SBC urges education diligence, ends 8-year Disney Co. boycott

NASHVILLE, Tenn.?Southern Baptist Convention messengers meeting in Nashville June 21-22 passed a resolution urging parents to “investigate diligently” the cultural climate of public schools and ended an eight-year boycott of the Walt Disney Co. The nation’s largest non-Catholic denomination also launched a campaign to “witness” to, “win and baptize” 1 million people in the next year.

SBC President Bobby Welch of Daytona Beach, Fla., elected to a second one-year term, ended the convention by launching the “Everyone Can!” evangelism campaign with bluegrass musician Ricky Skaggs blowing a ram’s horn followed by music, balloons, fireworks and fog machines spewing inside the Gaylord Entertainment Center.

“This is the time. This is the place. We are the people and we call ourselves to this hour to stop slouching toward a cold graveyard of mediocrity” and win the world to Christ, Welch implored the messengers, from 4,976 congregations nationwide.

They numbered 11,641?the most since 2000, when 11,918 messengers gathered in Orlando, Fla. The 519 Texas messengers comprised the eighth-largest group.

In addition to Welch, the convention elected Jerry Sutton, a Nashville pastor, as first vice president; Roy Fish, professor emeritus at Southwestern Baptist Theological Seminary, as second vice president; John Yeats, editor of the Baptist Messenger in Oklahoma City, as recording secretary; and Jim Wells, director of missions in Ozark, Mo., as registration secretary. Yeats was first elected in 1997 and Wells in 2002.

The SBC’s Crossover evangelism effort (See related stories that are linked.) drew nearly 10,000 participants who changed automobile oil, distributed groceries, held block parties and used other outreach methods to share the gospel in Nashville-area neighborhoods.

The effort yielded around 2,500 salvation decisions, according to records submitted by 80 of the 100 venues reporting to the Nashville Baptist Association office, Baptist Press reported. Between speakers and business sessions during the meeting, Nashville-area pastors baptized eight new Christians in front of messengers.

President Bush, speaking from the White House via satellite, addressed messengers for the fourth straight year, thanking Southern Baptists for their prayers, which he called “the greatest gift anyone can give to me and Laura.” The president reiterated his support for a federal marriage protection amendment.


The education resolution, which passed overwhelmingly, cited biblical commands in Proverbs 22:6 and Deuteronomy 6:6-7 for parents to take responsibility in raising and educating their children.

Drafted by the committee during meetings the week before the convention, it differed from a resolution submitted by Texans Voddie Baucham and Bruce Shortt, which called for parents to remove children from schools where homosexuality is being taught as acceptable.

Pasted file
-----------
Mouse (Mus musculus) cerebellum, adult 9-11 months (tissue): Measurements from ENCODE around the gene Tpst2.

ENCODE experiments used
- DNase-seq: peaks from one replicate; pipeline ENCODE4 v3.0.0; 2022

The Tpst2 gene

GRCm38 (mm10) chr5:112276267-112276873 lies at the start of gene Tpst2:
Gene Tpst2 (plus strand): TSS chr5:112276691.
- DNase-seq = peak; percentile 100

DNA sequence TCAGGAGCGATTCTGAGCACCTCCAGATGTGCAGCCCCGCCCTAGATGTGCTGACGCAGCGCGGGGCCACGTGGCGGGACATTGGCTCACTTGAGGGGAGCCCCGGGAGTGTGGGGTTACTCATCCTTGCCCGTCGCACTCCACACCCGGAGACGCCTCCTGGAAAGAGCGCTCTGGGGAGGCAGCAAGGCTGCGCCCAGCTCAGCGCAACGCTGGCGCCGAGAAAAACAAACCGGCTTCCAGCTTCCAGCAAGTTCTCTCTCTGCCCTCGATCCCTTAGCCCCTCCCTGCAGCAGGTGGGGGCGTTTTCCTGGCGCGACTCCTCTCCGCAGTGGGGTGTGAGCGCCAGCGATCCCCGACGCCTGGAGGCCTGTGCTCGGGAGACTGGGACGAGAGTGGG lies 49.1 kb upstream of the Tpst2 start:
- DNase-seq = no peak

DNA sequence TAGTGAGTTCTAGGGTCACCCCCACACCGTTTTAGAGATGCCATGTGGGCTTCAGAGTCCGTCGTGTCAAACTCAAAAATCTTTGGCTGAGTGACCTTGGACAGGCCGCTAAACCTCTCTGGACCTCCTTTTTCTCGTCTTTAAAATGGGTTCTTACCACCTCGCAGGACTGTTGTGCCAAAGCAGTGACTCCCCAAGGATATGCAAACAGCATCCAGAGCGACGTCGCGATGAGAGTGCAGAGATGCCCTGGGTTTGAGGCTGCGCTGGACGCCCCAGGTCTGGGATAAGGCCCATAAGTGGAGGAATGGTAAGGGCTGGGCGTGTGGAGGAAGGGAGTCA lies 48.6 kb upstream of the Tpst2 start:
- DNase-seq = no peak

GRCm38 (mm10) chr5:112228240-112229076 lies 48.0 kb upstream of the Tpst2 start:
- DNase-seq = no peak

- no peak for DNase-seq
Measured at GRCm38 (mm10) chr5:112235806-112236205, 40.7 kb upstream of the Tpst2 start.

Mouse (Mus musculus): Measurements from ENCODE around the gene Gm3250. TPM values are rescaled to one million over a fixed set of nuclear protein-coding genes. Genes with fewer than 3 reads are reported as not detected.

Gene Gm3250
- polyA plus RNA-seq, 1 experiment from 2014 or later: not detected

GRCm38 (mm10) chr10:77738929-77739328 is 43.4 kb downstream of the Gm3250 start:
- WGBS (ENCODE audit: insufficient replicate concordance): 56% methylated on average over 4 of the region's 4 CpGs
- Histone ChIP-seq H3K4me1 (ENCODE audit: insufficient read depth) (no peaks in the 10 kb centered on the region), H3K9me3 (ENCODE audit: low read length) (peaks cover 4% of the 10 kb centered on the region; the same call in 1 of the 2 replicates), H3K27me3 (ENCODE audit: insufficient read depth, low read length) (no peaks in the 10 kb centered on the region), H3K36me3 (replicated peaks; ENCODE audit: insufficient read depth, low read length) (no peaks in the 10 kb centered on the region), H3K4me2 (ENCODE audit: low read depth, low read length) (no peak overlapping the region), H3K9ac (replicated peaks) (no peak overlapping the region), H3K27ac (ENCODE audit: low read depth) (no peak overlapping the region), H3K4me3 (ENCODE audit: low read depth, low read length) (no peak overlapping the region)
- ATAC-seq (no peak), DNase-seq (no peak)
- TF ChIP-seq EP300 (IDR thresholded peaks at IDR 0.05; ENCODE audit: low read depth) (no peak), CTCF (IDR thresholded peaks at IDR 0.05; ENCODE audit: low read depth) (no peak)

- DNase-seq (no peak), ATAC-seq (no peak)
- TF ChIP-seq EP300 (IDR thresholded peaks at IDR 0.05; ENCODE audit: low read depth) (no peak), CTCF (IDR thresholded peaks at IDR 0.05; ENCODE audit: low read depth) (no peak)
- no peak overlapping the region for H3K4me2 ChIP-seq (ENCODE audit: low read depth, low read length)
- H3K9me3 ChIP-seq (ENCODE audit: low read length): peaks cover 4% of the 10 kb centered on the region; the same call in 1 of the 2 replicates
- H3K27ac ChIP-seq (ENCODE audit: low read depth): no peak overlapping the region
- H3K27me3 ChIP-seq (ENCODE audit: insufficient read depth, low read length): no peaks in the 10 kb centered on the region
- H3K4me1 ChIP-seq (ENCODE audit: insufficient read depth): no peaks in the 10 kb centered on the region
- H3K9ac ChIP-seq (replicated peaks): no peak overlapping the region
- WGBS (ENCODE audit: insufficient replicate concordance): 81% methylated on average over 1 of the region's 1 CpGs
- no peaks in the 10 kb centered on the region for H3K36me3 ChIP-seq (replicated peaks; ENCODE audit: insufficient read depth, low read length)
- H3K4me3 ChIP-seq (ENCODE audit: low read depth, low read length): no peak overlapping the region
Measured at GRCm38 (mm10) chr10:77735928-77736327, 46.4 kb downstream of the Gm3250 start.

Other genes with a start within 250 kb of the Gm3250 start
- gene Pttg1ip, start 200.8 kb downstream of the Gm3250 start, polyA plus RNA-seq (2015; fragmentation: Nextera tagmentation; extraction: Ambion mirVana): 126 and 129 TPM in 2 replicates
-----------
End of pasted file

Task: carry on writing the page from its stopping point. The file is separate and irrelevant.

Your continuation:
Instead, the resolution called on “parents and churches to research and monitor the entertainment and educational influences on children” and urged them to “exercise their rights to investigate diligently the curricula, textbooks, and programs in our community schools and to demand discontinuation of offensive material and programs.” The resolution acknowledged that schools are “often an effective gateway to children’s hearts and minds” and called on churches to aid parents in educating and discipling their children.

The committee wrote: “Homosexual activists and their allies are devoting substantial resources and using political power to promote the acceptance among schoolchildren of homosexuality as a morally legitimate lifestyle.”

The resolution also cited “marketing and entertainment campaigns that redefine truth, morality, and family relationships.”

The resolution was amended from the floor to “commend godly teachers and students who feel called by God to take a stand for Christ in secular schools as a light shining in the darkness.”

The education resolution and one ending the Disney boycott were the only resolutions of nine prompting floor debate.

Shortt, a member of North Oaks Baptist Church in Spring, told messengers: “I know that Dr. Baucham, if he were able to be here, would be commending the committee for taking this important first step in protecting our children.”

Shortt told messengers there are more than 3,000 clubs under the guise of “safe schools, diversity, multiculturalism and similar sorts of things” that are promoting homosexuality in public middle and high schools.

Shortt, an attorney who last year submitted a resolution that called for a public school exodus, told reporters afterward that until this year the SBC had been “quite silent” on public education. “In life, you don’t get 100 percent of what you want,” he said.

A Michigan messenger who described himself as a licensed teacher said homosexual students “are among the most vulnerable in the school system, public or private. But I’m also committed to bringing to them a

TEXAN Correspondent
Jerry Pierce
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